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Elizabeth Mattijsen

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Pushing the limits

This is the second part of the "A gaze of iterators!" series.

Pushing the limits

So let's again look at the list of methods the iterator on `42` has:

``````.say for 42.iterator.^methods'
# new
# pull-one
# push-exactly
# push-all
# skip-one
# skip-at-least
# count-only
# sink-all
# bool-only
# push-until-lazy
# push-at-least
# skip-at-least-pull-one
# is-lazy
# is-deterministic
# BUILDALL
``````

Hmmm... `.push-all` looks interesting. Could it really be that simple? Let's see!

``````my @array;
42.iterator.push-all(@array);
say @array;  # [42]
``````

And how about a list of values?

``````my @array;
<a b c>.iterator.push-all(@array);
say @array;  # [a b c]
``````

Looking at this, you could realize that the above is just a convoluted way to write:

``````my @array = <a b c>;
say @array;  # [a b c]
``````

And you'd be right again! And now you have a better idea of what goes on under the hood. Well, at least conceptually, because the actual implementation is of course at liberty to take short-cuts to improve efficiency.

Don't like that one

The next method on that list is `.skip-one`. Looks like it's mostly like `.pull-one`, so let's check:

``````my \$iter = <a b c>.iterator;
say \$iter.skip-one; # 1
say \$iter.pull-one; # b
say \$iter.pull-one; # c
say \$iter.skip-one; # 0
``````

So it looks like `.skip-one` really skips a value. But it also returns something? Indeed, it returns either `1` to indicate a successful skip (in this case "a" got skipped", and `0` for an unsuccessful skip (in this case because there is no value after "c").

Why not `True` and `False` you might ask? Well, these are all methods that work under the hood as efficiently as possible, and turning a native integer `1` into a boolean `True` would just be extra and unnecessary work.

What is it

Those two `.is-lazy` and `.is-deterministic` methods also look interesting:

``````say 42.iterator.is-lazy;           # False
say 42.iterator.is-deterministic;  # True
``````

The `.is-lazy` method indicates whether the iterator is lazy or not.

In hindsight, the term "lazy" was probably a bad choice. The most obvious thing about "lazy" iterators, is that you cannot calculate the number of elements it will produce. So the term "countable" (while reversing the meaning of the returned value) would probably have been better.

``````say (1..*).iterator.is-lazy;  # True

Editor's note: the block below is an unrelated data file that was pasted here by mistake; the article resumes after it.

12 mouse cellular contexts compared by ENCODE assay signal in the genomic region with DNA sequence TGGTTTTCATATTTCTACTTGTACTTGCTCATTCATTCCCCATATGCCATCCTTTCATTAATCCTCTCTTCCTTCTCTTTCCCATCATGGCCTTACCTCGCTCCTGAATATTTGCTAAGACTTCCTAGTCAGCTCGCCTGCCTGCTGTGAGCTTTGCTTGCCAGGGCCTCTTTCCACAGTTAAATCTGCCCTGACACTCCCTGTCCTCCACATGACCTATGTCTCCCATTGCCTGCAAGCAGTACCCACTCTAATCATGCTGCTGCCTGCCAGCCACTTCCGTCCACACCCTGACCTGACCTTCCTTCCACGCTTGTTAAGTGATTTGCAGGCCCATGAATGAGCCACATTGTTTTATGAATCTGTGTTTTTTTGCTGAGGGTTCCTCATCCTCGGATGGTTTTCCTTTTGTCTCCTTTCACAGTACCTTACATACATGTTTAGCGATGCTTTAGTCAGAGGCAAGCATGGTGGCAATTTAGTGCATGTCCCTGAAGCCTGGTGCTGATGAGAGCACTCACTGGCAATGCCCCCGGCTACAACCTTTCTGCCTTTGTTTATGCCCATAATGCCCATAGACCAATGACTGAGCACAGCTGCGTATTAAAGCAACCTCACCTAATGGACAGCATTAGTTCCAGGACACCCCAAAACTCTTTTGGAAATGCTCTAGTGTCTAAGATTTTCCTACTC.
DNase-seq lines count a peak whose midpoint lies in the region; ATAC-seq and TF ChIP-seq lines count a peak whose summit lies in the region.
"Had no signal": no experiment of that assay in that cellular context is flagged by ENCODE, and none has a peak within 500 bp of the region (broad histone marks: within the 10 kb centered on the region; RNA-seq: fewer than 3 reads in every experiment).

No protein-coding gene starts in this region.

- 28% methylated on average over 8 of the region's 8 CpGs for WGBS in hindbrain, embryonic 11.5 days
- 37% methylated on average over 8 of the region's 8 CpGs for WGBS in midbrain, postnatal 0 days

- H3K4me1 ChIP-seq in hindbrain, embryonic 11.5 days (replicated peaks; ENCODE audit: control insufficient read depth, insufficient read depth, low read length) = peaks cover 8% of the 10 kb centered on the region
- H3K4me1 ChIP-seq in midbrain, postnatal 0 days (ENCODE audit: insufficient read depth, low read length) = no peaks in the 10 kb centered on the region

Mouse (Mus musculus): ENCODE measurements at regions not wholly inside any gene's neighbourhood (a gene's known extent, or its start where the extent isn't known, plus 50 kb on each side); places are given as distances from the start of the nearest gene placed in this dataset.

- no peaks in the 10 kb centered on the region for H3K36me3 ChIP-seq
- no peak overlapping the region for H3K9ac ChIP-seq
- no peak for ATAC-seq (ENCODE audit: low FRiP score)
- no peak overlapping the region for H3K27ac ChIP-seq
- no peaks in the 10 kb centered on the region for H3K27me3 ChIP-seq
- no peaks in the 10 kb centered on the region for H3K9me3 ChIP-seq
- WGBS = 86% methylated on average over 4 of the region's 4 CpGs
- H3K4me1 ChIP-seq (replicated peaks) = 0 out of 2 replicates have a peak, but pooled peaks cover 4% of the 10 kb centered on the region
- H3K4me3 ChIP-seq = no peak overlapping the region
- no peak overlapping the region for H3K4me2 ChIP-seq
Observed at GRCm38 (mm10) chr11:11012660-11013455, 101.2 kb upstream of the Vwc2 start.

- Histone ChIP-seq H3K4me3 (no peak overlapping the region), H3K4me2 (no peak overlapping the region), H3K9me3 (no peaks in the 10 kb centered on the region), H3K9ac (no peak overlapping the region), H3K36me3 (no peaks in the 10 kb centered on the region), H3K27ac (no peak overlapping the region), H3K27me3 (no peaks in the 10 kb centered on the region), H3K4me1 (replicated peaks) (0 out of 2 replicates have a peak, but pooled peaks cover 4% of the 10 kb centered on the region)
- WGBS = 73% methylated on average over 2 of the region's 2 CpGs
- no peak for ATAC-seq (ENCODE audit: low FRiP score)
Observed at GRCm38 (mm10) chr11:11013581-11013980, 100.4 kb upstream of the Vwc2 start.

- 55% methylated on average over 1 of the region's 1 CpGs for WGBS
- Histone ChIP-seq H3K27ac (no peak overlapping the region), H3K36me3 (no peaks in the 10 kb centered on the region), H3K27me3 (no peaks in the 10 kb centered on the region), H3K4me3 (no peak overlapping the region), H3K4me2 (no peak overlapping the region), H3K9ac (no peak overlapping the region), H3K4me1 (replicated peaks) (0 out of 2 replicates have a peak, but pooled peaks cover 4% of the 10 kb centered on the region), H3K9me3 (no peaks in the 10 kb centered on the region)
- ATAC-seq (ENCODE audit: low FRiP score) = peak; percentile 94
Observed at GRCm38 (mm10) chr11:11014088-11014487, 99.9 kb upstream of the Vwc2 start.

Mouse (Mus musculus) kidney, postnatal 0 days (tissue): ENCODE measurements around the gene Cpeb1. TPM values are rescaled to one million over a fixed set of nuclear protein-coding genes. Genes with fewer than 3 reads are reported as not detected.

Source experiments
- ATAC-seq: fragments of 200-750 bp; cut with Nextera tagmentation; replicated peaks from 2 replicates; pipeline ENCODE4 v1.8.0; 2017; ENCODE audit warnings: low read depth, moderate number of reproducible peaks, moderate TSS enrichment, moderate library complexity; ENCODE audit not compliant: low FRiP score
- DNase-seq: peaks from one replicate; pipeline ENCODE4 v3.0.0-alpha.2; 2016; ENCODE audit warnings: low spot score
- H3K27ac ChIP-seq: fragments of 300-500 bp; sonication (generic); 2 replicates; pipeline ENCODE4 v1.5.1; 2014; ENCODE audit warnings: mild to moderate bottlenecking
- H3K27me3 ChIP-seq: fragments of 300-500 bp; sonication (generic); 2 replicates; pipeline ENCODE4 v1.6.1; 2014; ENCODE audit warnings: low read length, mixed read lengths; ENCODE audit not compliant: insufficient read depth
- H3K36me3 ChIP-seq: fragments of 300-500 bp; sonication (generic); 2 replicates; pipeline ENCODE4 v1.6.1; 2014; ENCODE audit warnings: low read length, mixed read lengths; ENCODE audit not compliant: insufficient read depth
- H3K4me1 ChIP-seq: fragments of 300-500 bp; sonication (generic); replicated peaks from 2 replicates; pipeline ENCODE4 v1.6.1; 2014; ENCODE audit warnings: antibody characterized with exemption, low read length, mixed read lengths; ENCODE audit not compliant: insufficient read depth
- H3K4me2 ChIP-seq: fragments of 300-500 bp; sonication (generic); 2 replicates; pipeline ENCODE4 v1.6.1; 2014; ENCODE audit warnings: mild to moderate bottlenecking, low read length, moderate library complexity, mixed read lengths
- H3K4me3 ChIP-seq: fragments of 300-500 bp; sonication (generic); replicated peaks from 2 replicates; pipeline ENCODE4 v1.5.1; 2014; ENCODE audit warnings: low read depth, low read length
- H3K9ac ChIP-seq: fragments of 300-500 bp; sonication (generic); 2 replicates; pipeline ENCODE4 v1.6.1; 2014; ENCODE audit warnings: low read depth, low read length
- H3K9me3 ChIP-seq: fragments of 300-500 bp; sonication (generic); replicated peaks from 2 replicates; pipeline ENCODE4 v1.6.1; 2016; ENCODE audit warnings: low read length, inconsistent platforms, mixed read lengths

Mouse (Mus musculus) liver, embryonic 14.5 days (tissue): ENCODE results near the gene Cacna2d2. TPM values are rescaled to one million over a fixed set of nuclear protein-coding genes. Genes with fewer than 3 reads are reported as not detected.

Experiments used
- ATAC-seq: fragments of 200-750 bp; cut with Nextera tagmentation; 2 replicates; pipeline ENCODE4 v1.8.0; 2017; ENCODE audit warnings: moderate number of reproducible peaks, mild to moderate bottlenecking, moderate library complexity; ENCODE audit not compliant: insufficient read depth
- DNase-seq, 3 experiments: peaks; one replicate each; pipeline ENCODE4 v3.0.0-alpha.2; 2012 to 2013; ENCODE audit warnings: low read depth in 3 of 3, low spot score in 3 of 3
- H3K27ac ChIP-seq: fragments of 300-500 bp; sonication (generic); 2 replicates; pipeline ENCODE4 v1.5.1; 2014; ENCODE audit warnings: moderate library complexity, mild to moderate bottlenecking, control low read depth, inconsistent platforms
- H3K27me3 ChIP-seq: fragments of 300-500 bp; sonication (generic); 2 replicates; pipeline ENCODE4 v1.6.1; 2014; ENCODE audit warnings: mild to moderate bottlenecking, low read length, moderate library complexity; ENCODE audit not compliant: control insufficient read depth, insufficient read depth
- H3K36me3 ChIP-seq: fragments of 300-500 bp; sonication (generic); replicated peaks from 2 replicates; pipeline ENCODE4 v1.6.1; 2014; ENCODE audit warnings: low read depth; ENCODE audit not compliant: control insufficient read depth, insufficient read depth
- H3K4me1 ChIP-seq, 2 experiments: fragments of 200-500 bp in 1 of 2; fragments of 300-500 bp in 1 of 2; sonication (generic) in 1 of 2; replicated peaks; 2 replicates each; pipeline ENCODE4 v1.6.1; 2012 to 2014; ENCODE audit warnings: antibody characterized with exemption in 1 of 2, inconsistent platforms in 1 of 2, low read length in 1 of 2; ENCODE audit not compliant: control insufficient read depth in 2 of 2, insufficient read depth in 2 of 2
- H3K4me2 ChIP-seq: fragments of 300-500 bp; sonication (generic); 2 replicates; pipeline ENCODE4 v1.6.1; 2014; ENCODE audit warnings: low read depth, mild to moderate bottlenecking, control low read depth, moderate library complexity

``````

is an example of a "lazy" iterator, of which you can not count the number of elements in a range of integers from 1 to infinity. If you try to do that with the `.elems` method, you will get an error:

``````say (1..*).elems;  # Cannot .elems a lazy list
``````

If it wouldn't produce the error, it would hang because it would be producing values "ad infinitum" literally! Before being able to tell you the number of elements.

The `.is-deterministic` method indicates whether the iterator, given a certain source, will always produce the same values in the same order. The Raku internals can optimize certain situations if it knows whether the produced values will always be the same.

``````say (1..10).iterator.is-deterministic;          # True
say (1..10).pick(*).iterator.is-deterministic;  # False
``````

Note the `.pick` method will produce the given values in a random order, so clearly not deterministic!

``````say (1..10).pick(*);  # (7 1 9 2 4 5 10 8 3 6)
say (1..10).pick(*);  # (4 6 8 9 2 10 7 5 1 3)
``````

That's weird

What does `.BUILDALL` do? Actually, nothing that should concern you. The ALLCAPS of the method really indicates that there is something special going on!

The `.BUILDALL` method is a method that is automatically generated for every class, and it contains the default logic to initialize an object of that class. There is no source code for it: the definition of a class determines how that method will be directly generated into executable bytecode.

Now, the other methods all have names that make sense, probably. But there is one method that appears to be different: `.sink-all`. Let's see what happens if we call that:

``````say <a b c>.iterator.sink-all;  # IterationEnd
``````

That's informational? Not! But what did it do? In this particular case, it will mark the iterator as completed. Not very useful.

But there are other (very common) cases where calling the `.sink-all` method is very useful. Remember that a `for` loop is really just a `.map` of which the results are discarded?

``````my \$seen = 0;
(1..10).map({++\$seen}).iterator.sink-all;
say \$seen;  # 10
``````

The `.sink-all` method is used internally for those iterators that are just executed for their side-effects. So the above is just a very complicated way to write:

``````my \$seen = 0;
++\$seen for 1..10;
say \$seen;  # 10
``````

The term "sink" is the Raku equivalent for what other programming languages call "void context". But more about that later in this series.

Conclusion

This concludes the second part of the series, in which most of the other methods that you can call on an iterator have been explained. Specifically the `.skip-one`, `.push-all`, `.is-lazy`, `.is-deterministic` and `.sink-all` methods. With a side-order of `.pick`.

Questions and comments are always welcome. You can also drop into the #raku-beginner channel on Libera.chat, or on Discord if you'd like to have more immediate feedback.

I hope you liked it! Thank you for reading all the way to the end.